The second 1951 journal fragment is held in a non-diary series of the Lilly's Plath mss II. Researchers will find this one in Box 11, Folder 4, in a notebook Plath used for many things. (There are other notebooks in this folder for her courses in Art, Creative Writing, and Government.) In addition to the journal entry in said notebook, there are drawings, there are miscellaneous kinds of notes, and there are notes for press board assignments. But the focus here is not on those other writings, which are wonderful and useful and full of information the way any archival document is.


These journal fragments date to the summer of 1951 when Plath was living at 144 Beach Bluff Avenue taking care of the Mayo children: Frederic ('Freddie'), Joanne, and Esther ('Pinny'). Some of the entries are unique; but curiously some are re-written from her primary journals. Such as entries 105, 106, and some of entry 83.

In working on this post and reading through Plath's journals I was rather baffled to find some familiar text that was not actually in the journals the way that I remembered it. I knew the text, but could not place it. Then I searched the Letters (the light bulb which is my brain is dim, but it does burn at a low wattage) and found that the entry in this notebook fragment is a variation of Plath's 4 August 1951 letter to her mother. I cannot (or should not) quote the notebook entry; but the letter begins "Today is what would be termed, in the materialistic jargon peculiar to Americans -- a "million-dollar day." (Letters of Sylvia Plath, Volume 1, p. 360). Her "journal" entry varies from the letter, and also carries on quite a while.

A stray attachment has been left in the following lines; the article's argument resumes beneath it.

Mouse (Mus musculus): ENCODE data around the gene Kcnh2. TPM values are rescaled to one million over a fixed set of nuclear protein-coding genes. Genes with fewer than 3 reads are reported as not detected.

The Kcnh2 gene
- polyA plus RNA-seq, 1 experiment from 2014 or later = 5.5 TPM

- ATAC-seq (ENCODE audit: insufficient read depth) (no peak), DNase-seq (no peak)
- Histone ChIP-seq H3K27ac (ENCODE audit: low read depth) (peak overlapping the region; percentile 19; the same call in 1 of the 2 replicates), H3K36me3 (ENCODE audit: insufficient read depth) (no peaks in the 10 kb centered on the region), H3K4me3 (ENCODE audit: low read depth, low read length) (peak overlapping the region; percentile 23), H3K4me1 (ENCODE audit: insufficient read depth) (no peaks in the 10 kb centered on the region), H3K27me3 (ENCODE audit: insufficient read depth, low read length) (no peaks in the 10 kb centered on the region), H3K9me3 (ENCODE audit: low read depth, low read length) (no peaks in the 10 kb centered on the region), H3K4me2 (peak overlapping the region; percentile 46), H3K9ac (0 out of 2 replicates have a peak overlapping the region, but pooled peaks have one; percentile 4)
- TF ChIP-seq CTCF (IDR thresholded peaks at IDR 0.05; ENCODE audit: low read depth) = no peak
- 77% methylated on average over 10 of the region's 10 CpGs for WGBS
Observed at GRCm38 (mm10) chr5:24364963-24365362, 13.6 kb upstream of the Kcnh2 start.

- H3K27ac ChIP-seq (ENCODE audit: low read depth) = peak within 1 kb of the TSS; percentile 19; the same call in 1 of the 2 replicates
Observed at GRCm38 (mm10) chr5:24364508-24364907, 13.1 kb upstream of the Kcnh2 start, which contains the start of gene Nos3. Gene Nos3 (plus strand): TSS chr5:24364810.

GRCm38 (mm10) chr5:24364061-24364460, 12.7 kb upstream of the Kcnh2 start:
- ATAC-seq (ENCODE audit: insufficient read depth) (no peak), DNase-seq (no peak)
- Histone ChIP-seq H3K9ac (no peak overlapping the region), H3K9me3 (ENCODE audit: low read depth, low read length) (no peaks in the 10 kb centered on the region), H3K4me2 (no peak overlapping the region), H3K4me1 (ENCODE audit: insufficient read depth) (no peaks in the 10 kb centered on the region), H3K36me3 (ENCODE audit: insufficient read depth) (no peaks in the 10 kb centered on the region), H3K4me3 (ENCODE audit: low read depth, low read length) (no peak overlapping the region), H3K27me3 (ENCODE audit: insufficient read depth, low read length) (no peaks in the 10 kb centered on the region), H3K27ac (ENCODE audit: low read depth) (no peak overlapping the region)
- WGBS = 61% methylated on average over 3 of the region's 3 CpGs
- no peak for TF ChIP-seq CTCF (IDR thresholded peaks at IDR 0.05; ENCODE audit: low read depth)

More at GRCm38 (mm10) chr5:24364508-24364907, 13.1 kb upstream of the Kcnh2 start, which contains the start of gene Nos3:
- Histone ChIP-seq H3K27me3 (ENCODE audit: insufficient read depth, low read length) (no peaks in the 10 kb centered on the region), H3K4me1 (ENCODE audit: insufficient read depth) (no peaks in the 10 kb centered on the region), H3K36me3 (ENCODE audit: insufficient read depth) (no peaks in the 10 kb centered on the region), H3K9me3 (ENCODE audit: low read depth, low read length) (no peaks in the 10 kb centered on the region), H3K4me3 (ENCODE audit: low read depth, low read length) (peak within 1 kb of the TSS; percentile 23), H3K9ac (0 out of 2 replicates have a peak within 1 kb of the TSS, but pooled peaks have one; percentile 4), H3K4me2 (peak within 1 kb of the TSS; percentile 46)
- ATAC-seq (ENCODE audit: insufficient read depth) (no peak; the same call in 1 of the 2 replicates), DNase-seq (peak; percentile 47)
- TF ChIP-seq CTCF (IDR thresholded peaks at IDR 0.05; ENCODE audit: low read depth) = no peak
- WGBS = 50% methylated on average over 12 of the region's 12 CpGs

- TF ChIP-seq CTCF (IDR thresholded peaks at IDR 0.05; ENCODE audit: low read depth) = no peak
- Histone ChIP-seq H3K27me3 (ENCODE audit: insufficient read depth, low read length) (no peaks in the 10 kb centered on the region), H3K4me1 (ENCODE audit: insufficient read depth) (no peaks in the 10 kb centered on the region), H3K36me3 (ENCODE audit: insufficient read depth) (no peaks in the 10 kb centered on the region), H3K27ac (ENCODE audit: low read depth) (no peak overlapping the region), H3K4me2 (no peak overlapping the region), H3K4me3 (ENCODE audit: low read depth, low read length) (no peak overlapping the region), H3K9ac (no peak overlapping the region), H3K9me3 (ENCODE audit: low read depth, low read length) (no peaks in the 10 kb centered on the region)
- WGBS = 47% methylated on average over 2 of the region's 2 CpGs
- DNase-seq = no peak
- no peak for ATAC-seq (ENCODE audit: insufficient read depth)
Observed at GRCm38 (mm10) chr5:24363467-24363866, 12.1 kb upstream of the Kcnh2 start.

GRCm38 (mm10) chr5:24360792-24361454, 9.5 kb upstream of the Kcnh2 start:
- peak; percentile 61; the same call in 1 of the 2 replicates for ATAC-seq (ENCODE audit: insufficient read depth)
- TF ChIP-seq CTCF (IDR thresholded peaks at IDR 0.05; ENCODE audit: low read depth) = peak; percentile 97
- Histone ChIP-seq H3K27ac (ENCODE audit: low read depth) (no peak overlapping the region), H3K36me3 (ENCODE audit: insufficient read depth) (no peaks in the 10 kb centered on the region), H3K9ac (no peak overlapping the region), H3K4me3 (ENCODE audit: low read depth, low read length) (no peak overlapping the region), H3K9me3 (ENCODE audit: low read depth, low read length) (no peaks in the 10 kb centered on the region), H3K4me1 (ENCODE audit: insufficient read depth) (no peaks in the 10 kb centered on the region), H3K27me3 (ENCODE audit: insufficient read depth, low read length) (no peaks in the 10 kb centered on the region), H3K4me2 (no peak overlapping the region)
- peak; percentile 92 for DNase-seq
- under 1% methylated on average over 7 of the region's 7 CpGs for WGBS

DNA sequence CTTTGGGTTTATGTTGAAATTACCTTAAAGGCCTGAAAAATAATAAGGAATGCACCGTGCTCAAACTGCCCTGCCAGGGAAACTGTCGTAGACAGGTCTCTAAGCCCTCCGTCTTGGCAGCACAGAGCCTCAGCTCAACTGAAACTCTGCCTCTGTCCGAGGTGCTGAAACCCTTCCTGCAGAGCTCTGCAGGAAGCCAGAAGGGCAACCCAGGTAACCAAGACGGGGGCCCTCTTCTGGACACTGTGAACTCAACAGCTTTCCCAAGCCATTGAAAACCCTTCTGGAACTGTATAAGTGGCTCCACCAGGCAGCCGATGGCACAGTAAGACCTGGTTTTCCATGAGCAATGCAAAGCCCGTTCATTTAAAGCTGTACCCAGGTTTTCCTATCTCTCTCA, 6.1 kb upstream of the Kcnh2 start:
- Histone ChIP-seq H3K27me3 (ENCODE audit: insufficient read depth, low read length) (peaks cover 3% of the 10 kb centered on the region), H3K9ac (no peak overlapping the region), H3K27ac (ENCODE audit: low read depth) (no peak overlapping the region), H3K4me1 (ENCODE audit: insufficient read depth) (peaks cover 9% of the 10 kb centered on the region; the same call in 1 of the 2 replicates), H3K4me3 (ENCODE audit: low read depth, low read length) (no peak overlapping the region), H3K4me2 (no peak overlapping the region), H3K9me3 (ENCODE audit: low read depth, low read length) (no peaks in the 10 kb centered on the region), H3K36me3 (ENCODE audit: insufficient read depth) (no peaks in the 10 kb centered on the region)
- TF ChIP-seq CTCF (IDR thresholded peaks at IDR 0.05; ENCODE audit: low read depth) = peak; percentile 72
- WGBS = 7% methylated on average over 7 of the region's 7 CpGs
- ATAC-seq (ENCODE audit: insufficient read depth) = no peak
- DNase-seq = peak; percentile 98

Plath also mined her journal for the sake of poetry. Entry 110, written August 1951, was converted into a poem entitled "august night" which begins "and the wind has blown / a warm yellow moon..." The typescript of the poem has Plath's name and "Haven House / 1954" handwritten in the top right corner; and there are some different words and punctuation throughout the ten-lined poem (two stanzas of three lines; two stanzas of two lines).

All links accessed 15 December 2017 and 16 May 2019.

24 May 2019

Sylvia Plath's Cambridge

One of the things I did when working on The Letters of Sylvia Plath was to acquire copies of the Varsity Handbook for 1955-1956 and 1956-1957. Plath herself had these and used them like a bible for learning the ins and outs of life at Cambridge. I was particularly interested in the maps as they give the flavor and feel of the town, the colleges, and the university at that time period. They were indispensable for contextualizing some of Plath's experiences as I read them in her letters and worked on writing footnotes.

Here is the cover for the 1955-1956 Varsity Handbook.


If I remember correctly, this Handbook lacked the maps.

So that was why I bought the 1956-1957 one... because I did have the maps.


20 May 2019

Bonhams to Auction Major Sylvia Plath Items Formerly Belonging to Elizabeth Sigmund

Bonhams London will offer at auction some property formerly belonging to Elizabeth Sigmund, Sylvia Plath's friend and co-dedicatee of The Bell Jar.  The auction is part of the Fine Books and Manuscript auction (25355) in London (Knightsbridge) on 26 June 2019.